Work in Progress (WIP)
Work in progress (WIP) is the part of inventory that is currently being worked on and is yet in the production process.
Work in progress is a stage in between the raw material and finished goods. It is no longer raw material because it has undergone some processing in the production process. It is also not yet finished goods because more processing has to be done to put it into its salable condition. WIP includes the items that are being fabricated or waiting in a queue for further processing or in buffer storage.
The aim of optimal production management is to minimize the work in progress because it has costs associated with it. Work in progress requires storage space, represents tied-up funds not available for investment and carries an inherent risk of earlier expiration or damage of shelf life of the products.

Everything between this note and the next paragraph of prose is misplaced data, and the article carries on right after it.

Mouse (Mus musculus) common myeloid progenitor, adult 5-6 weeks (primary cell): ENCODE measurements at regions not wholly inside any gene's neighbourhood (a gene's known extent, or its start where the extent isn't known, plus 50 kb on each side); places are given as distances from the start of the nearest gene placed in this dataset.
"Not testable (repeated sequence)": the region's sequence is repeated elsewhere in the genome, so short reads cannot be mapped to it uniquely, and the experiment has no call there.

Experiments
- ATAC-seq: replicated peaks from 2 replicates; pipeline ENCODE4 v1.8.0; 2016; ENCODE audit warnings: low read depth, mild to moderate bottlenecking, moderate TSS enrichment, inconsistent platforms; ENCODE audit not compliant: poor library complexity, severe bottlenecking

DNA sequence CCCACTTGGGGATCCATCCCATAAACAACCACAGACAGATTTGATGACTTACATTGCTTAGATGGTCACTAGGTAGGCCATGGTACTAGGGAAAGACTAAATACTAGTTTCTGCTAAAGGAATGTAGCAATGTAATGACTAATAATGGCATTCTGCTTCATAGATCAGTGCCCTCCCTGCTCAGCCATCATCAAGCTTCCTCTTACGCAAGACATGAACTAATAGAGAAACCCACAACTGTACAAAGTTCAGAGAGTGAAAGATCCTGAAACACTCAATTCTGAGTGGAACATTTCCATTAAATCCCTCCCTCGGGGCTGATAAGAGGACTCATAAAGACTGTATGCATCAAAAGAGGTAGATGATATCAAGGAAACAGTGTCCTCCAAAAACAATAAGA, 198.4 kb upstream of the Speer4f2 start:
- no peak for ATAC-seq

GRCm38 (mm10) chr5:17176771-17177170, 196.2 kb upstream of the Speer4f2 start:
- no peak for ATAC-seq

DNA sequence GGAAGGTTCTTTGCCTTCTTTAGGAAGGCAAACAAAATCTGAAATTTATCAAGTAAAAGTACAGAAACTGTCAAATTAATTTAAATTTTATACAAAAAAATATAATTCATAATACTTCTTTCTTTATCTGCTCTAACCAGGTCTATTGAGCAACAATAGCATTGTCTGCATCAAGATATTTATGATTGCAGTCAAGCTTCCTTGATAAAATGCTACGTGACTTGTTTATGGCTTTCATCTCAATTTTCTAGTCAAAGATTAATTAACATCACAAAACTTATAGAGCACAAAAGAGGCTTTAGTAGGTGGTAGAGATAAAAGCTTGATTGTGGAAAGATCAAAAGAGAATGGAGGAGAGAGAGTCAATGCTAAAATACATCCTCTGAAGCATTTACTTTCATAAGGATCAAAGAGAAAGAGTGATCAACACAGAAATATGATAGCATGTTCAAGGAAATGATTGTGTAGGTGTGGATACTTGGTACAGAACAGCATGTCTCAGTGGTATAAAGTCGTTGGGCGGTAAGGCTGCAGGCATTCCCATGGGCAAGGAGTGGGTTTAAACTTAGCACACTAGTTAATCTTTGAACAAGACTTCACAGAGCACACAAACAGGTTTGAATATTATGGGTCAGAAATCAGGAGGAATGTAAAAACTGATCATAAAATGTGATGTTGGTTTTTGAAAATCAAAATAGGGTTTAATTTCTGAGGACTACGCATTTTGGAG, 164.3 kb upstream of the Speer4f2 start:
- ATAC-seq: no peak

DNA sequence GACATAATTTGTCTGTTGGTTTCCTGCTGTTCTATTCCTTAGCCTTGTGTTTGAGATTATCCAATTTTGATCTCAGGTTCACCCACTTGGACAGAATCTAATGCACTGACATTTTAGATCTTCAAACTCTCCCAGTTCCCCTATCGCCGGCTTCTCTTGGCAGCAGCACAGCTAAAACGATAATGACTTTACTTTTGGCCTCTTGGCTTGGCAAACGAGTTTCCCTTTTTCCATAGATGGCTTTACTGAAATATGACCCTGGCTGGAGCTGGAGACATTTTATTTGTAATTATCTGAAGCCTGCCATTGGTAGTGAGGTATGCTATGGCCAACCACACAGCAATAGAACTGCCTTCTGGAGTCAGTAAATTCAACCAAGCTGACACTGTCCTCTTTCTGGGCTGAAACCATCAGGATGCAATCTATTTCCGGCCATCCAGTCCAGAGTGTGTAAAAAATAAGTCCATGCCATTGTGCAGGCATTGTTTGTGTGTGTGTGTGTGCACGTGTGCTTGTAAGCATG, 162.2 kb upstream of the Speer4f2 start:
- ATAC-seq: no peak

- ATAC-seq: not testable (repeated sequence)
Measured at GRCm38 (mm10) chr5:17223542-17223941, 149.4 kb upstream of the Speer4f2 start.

The accounting of work in progress is similar to the accounting of inventory. Like any other stock it is valued at the lower of cost and net realizable value. Cost includes the cost of the raw materials, labor cost and other processing costs. Net realizable value is the price for which an item could be sold less costs involved in selling.
The cost of processing in included in the value of work in progress in order to match costs with revenues in accordance with the matching or accrual principle. If the value of inventory falls, an unrealized loss has been incurred and this should be properly accounted for to reflect in the financial statements.
So far we have discussed the work in progress which is inventory in the production process. But work in progress can also be of capital in nature. Work, such as construction of an asset, that has not been completed but has already incurred a capital investment from the company is also referred to as capital work in progress. It is usually recognized as an asset on the balance sheet.